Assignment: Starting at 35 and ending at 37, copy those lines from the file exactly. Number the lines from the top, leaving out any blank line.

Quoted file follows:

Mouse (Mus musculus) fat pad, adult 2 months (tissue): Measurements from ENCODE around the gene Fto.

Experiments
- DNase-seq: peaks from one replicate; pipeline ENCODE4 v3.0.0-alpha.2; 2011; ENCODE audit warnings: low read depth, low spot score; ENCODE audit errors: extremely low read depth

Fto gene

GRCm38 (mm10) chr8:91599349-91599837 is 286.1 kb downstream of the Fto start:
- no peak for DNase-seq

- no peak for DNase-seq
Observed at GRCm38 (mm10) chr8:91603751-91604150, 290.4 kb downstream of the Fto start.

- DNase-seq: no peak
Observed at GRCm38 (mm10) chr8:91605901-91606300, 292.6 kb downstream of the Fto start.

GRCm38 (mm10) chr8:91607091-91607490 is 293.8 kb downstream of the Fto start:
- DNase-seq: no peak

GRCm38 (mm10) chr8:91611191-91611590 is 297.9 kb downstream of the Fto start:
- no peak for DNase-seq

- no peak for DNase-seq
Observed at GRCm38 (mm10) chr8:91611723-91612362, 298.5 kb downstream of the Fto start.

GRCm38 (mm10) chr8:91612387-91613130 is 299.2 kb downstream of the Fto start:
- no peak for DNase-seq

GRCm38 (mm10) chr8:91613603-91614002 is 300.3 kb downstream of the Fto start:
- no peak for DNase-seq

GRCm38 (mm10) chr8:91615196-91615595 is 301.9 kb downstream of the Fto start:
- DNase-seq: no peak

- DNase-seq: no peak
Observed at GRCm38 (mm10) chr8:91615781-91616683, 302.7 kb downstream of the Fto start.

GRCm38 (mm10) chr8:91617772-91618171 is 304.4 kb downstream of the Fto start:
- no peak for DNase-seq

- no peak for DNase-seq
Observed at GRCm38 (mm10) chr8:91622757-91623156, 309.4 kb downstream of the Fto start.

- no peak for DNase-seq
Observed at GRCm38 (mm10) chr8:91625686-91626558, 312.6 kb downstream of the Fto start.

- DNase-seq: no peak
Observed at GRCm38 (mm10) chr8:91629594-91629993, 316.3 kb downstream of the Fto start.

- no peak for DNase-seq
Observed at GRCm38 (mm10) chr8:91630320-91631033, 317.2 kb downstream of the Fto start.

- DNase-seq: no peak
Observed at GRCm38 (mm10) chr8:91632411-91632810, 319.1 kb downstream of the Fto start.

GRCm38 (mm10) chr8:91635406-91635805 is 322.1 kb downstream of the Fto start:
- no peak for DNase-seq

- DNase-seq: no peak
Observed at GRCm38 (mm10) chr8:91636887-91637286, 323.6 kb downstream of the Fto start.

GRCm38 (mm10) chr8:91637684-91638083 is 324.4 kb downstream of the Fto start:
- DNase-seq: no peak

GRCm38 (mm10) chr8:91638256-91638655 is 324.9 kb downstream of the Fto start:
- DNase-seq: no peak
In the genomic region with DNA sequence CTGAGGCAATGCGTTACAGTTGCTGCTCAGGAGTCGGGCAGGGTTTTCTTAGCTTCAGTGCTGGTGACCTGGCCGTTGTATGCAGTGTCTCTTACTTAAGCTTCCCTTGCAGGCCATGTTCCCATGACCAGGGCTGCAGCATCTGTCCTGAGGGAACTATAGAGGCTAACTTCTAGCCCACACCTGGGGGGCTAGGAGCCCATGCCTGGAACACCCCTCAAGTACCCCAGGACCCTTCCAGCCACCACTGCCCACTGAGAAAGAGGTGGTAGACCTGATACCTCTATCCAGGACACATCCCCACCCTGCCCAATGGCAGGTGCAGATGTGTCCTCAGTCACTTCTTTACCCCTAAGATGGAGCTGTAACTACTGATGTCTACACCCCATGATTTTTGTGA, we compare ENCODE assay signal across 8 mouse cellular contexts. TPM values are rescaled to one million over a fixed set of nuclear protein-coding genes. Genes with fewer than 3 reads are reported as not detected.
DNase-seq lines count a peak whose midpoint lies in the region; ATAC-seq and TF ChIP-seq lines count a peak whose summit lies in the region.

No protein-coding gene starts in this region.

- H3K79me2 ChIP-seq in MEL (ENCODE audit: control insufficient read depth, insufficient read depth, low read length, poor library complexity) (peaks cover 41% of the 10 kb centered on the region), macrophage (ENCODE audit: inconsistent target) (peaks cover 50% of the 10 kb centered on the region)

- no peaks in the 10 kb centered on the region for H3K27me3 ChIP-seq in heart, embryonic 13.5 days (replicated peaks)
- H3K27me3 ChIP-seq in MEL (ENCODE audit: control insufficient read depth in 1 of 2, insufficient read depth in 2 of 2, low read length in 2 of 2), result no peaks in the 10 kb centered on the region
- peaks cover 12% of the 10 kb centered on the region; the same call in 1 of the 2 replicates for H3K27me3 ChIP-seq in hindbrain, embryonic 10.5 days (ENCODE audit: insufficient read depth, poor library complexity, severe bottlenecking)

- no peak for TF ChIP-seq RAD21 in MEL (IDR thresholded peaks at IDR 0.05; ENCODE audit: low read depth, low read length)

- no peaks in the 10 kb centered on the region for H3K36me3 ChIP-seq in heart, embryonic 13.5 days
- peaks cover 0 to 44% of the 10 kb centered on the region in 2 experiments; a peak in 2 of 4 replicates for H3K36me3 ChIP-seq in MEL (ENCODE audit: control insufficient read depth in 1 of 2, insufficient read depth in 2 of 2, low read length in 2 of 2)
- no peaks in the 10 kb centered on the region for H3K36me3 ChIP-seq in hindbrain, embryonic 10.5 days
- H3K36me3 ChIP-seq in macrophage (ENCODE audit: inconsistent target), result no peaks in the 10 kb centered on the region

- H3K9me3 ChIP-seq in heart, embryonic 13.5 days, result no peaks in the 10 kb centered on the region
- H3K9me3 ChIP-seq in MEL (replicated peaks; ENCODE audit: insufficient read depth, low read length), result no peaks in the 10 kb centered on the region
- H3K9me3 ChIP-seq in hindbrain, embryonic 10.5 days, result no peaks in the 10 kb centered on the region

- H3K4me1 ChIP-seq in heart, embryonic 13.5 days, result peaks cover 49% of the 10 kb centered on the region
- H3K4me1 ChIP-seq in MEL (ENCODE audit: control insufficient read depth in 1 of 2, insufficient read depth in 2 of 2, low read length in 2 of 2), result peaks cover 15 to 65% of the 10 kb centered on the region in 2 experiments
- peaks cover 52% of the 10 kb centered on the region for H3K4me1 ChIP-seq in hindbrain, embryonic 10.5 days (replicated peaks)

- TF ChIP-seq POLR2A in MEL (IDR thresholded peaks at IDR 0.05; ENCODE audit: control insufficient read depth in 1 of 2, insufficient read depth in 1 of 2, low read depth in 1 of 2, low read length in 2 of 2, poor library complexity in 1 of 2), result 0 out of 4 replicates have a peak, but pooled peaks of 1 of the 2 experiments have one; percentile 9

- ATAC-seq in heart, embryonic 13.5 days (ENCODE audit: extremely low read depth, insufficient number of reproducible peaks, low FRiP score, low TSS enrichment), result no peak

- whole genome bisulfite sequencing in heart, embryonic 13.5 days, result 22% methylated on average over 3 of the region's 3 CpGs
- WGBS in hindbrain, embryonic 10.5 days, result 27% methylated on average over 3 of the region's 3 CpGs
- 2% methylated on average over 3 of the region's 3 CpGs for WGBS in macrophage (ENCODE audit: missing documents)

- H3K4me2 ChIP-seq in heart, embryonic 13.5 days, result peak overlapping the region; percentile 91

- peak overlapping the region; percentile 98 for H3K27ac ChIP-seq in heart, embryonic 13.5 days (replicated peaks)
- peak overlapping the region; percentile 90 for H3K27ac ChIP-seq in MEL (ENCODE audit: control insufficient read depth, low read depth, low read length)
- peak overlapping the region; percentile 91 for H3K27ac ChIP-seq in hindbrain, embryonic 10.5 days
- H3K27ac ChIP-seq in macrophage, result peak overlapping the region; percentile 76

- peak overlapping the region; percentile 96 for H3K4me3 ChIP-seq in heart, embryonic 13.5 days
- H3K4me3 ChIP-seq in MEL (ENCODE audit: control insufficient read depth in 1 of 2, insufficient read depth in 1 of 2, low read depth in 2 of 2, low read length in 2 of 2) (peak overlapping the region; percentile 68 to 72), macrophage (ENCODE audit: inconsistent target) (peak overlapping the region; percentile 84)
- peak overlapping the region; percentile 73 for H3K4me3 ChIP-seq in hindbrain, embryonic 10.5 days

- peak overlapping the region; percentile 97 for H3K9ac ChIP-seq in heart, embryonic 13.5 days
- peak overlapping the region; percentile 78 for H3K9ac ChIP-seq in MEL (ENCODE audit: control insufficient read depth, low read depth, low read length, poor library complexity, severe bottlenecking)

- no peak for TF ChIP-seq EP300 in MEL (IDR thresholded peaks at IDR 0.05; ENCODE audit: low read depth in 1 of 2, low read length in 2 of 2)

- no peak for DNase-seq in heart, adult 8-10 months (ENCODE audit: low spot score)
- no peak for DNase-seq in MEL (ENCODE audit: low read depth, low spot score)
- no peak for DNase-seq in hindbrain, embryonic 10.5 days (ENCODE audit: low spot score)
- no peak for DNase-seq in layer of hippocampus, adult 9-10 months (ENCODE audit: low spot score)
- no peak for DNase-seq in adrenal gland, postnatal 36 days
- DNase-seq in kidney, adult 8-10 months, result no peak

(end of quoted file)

- DNase-seq: no peak
Observed at GRCm38 (mm10) chr8:91632411-91632810, 319.1 kb downstream of the Fto start.

GRCm38 (mm10) chr8:91635406-91635805 is 322.1 kb downstream of the Fto start: